The October Lull phase of deer activity has passed in most areas. This is when deer, especially mature bucks, have grown their winter coat and food is usually plentiful. Deer usually don’t have to travel far to find food, and they aren’t burning many calories to stay warm or chase does. Mature bucks simply don’t have many reasons to move during daylight in mid-October in most regions.
Whew – glad that phase is over!
It’s now the pre-rut, and mature bucks are beginning to chase does throughout much of the whitetail’s range. It’s a time of year that millions of deer hunters schedule their vacation, and with good reason.
If you hunt close to home, you can pick days to hunt when a weather front is passing, or maybe you’ve found a limited resource such as a pond during drought that deer are actively using. However, if you’re traveling to hunt, then the pre-rut allows hunters to plan in advance because the odds are good that mature bucks will be active during daylight hours. During the pre-rut, bucks tend to be relatively more active during the daytime, even if the hunting pressure or air temperatures are a bit higher than normal.
(Editor’s note: Don’t miss the video clip at the bottom of this page showing a pre-rut buck ripping open a new scrape. Awesome!)
For the next several days, more and more does will become receptive until the peak of breeding activity. During the peak of breeding activity, most mature bucks will stay with a receptive doe for 24-36 hours. This is called the lock down phase of the rut. During this time, mature bucks typically travel only when they are finished tending one receptive doe and are seeking another.
The woods can seem almost void of deer during the lock down phase. This is because it’s not only the mature bucks that tend does. In fact, multiple research projects have now shown that mature bucks breed only slightly more does annually than immature bucks. Not many deer will be moving when most of the does are receptive, and most of the bucks can have a date.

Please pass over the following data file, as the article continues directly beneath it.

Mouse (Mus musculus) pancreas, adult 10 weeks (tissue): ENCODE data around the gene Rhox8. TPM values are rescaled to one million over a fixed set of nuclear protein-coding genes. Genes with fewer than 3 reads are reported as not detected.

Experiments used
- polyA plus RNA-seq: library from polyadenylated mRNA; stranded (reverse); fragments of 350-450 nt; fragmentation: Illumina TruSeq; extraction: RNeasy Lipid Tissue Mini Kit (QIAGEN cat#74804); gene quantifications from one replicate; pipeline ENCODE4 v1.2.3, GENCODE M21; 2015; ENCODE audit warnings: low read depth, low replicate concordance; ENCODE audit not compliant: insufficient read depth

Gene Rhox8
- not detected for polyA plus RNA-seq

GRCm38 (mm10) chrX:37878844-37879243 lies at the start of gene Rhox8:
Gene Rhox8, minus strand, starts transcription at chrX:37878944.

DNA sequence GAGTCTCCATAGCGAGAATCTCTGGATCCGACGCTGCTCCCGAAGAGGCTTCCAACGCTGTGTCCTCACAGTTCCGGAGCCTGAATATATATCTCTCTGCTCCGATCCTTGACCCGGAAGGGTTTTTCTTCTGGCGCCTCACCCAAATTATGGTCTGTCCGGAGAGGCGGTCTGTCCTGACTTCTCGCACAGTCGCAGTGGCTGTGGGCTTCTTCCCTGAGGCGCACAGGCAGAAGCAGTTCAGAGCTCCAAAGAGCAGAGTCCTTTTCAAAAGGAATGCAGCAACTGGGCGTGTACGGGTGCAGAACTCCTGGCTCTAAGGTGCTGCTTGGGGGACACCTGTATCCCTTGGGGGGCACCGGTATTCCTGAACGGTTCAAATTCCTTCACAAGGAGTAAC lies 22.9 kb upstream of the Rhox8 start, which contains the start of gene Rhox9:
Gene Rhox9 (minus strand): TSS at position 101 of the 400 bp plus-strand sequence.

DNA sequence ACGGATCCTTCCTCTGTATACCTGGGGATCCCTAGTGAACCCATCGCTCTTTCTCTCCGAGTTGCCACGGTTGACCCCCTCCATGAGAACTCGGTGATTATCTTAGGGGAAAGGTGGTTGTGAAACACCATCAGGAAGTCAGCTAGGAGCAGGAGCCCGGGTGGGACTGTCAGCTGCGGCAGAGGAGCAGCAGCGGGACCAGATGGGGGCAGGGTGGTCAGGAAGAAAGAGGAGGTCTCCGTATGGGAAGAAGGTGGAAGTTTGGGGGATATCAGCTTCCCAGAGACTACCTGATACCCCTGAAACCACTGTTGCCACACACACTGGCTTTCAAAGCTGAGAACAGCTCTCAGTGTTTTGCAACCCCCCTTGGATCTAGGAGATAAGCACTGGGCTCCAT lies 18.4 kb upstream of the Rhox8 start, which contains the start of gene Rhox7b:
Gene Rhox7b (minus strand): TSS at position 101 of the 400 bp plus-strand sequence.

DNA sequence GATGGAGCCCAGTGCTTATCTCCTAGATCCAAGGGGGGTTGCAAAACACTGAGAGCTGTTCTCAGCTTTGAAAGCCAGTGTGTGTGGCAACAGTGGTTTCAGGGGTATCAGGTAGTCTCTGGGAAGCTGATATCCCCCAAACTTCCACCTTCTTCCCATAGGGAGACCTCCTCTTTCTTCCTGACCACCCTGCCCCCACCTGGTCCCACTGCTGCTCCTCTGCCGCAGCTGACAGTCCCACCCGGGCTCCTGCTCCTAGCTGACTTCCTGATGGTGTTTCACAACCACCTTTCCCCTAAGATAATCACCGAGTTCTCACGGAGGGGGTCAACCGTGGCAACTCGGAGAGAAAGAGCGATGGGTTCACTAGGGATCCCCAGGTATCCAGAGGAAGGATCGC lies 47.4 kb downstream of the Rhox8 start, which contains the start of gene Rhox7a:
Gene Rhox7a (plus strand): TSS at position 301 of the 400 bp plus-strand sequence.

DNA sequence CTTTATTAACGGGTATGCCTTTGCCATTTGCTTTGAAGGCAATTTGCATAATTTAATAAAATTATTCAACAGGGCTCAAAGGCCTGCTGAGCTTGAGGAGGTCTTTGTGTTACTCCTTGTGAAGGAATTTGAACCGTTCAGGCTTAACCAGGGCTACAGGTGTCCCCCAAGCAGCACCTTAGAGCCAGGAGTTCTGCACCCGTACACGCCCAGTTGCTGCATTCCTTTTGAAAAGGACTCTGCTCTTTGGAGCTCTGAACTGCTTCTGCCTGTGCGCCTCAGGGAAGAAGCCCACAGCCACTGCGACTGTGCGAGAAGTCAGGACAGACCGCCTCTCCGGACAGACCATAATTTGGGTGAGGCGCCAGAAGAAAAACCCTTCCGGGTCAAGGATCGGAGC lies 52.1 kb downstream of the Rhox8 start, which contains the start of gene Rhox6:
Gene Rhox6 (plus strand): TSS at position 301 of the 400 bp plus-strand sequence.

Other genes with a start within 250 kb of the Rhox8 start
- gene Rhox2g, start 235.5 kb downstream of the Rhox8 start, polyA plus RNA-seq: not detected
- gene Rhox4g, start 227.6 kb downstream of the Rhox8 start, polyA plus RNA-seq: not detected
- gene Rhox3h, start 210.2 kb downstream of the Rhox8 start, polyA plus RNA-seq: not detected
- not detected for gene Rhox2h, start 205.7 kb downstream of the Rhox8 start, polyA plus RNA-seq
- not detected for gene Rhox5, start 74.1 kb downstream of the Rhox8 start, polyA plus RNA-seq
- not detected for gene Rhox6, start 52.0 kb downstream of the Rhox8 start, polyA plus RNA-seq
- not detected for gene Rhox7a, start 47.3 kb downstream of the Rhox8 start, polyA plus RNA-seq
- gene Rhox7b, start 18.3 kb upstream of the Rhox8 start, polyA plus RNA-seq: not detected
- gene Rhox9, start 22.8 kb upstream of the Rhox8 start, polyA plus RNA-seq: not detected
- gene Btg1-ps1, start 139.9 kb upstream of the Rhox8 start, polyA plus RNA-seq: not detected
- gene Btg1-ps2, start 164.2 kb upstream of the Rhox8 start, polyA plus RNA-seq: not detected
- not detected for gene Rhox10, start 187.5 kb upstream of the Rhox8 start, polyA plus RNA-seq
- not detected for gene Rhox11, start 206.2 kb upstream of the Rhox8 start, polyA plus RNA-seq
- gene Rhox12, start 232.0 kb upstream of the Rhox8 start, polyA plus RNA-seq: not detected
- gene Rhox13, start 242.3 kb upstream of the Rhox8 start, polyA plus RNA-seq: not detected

In addition, the duration and intensity of each phase of the rut varies location by location, based on the herd’s adult sex ratio and health. Herds with a balanced (or skewed toward bucks) adult sex ratio seem to have the most intensive rutting behavior. (There’s much more to the science than what I’ve shared here, but this gives you an idea of what to expect in the woods during the next week or two.)
So, if you enjoy hunting the pre-rut, it’s time to get into the field! There are other times of the year that can be very productive, but they are often weather dependent. The local weather can’t be predicted accurately enough to plan vacation time months ahead. However, weather isn’t as big of a factor during the pre-rut, so it’s the safest bet for scheduling hunts that require packing a suitcase.
Editor’s note: Be sure to check out Dr. Grant Woods and his popular on-demand web series that shares current information about deer hunting and deer management. The free videos focus on what the Growing Deer team of experienced hunters and deer managers are doing in the field week to week, including action-packed hunts, proven hunting strategies, habitat management, food plots, trail camera techniques and the gear it takes to get it all done.
Hunter image courtesy of Adam Keith; trail cam pics by Dr. Grant Woods